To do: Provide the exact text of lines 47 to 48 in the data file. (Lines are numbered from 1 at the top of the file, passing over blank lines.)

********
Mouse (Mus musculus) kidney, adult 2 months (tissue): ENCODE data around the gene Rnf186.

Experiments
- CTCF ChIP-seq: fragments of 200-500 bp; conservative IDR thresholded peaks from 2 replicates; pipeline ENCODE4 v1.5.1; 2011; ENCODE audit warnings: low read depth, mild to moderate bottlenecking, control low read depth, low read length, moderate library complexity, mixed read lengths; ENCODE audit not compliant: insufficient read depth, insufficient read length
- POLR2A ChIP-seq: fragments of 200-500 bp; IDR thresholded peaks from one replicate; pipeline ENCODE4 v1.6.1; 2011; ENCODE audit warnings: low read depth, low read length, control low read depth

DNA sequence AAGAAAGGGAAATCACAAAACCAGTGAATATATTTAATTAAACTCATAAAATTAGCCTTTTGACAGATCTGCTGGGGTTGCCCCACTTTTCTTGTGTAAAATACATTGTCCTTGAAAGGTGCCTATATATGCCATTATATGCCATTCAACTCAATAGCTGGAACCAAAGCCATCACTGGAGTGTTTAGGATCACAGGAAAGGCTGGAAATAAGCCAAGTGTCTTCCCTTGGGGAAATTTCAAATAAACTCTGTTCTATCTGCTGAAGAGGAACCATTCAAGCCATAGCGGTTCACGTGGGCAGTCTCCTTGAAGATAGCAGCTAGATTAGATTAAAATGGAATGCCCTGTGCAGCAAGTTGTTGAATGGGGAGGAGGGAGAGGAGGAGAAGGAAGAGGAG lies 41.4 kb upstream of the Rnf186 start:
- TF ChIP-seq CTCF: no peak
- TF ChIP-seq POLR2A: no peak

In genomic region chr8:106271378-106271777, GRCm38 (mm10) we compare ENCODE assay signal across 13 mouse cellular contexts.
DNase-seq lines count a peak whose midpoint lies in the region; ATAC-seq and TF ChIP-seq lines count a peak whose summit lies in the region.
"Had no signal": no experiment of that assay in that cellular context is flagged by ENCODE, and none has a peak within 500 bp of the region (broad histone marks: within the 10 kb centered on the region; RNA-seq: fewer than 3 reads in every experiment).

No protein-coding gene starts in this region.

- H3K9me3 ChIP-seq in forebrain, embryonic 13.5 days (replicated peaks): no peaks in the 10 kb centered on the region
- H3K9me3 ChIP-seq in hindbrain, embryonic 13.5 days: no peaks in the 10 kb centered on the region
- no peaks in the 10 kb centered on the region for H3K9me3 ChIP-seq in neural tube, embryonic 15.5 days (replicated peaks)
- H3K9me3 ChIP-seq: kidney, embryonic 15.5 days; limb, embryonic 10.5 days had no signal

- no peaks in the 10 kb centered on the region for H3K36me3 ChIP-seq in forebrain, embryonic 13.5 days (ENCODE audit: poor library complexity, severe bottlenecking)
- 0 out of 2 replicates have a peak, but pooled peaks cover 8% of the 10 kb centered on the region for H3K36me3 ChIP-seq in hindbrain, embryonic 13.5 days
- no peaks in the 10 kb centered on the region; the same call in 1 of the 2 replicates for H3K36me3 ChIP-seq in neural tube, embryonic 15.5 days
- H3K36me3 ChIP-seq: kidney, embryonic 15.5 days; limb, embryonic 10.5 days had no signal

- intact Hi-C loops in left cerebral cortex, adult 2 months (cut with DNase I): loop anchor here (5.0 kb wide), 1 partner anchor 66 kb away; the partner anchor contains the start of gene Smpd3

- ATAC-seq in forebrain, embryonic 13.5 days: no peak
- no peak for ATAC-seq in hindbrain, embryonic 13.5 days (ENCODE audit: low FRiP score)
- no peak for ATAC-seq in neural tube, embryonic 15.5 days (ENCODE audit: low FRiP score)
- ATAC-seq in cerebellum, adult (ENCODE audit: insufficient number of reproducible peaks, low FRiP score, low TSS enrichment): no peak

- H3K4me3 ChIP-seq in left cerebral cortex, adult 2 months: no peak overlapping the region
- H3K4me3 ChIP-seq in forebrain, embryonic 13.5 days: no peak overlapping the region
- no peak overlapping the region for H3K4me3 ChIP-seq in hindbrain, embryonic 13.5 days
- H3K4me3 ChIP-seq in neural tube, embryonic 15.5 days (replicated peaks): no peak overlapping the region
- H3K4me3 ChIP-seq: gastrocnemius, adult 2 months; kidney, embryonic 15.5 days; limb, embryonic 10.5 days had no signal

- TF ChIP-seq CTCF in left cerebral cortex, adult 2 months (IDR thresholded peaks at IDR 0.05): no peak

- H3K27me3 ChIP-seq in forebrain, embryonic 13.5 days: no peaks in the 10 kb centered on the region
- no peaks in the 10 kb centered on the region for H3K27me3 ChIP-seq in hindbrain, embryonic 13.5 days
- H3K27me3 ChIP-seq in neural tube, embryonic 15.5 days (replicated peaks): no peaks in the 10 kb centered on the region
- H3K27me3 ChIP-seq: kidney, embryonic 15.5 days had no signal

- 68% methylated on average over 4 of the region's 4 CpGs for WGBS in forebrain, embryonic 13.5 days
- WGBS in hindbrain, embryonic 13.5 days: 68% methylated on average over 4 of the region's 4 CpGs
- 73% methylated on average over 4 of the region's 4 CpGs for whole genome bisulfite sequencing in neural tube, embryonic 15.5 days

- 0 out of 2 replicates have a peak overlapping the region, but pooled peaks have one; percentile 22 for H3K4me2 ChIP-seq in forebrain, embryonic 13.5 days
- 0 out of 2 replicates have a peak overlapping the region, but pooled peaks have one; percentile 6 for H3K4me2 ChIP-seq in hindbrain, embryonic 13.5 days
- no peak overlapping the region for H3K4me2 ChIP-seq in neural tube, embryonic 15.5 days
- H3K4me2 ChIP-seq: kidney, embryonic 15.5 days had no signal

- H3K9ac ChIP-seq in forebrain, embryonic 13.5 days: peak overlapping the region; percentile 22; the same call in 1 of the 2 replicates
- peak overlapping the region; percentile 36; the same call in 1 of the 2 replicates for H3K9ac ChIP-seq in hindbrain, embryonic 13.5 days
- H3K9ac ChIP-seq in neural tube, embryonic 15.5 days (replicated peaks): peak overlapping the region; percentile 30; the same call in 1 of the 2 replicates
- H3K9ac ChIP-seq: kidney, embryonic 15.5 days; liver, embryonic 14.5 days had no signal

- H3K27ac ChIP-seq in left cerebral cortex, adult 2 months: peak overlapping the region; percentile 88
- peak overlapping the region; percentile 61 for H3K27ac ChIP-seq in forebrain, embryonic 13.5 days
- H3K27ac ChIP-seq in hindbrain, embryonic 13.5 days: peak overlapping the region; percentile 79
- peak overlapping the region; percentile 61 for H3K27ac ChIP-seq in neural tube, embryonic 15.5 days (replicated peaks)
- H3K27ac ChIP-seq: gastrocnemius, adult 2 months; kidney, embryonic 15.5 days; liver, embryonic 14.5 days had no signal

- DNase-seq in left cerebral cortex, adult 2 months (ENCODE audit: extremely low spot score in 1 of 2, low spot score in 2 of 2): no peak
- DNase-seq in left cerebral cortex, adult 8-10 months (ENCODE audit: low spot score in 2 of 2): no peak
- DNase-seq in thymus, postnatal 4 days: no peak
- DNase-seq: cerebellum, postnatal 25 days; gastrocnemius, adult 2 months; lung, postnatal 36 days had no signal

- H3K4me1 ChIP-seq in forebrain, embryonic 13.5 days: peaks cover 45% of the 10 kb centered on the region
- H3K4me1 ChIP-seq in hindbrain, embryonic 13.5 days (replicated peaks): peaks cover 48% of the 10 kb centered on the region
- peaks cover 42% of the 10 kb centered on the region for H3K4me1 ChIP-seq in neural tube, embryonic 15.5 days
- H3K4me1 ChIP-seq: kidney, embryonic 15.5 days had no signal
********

- peak overlapping the region; percentile 61 for H3K27ac ChIP-seq in forebrain, embryonic 13.5 days
- H3K27ac ChIP-seq in hindbrain, embryonic 13.5 days: peak overlapping the region; percentile 79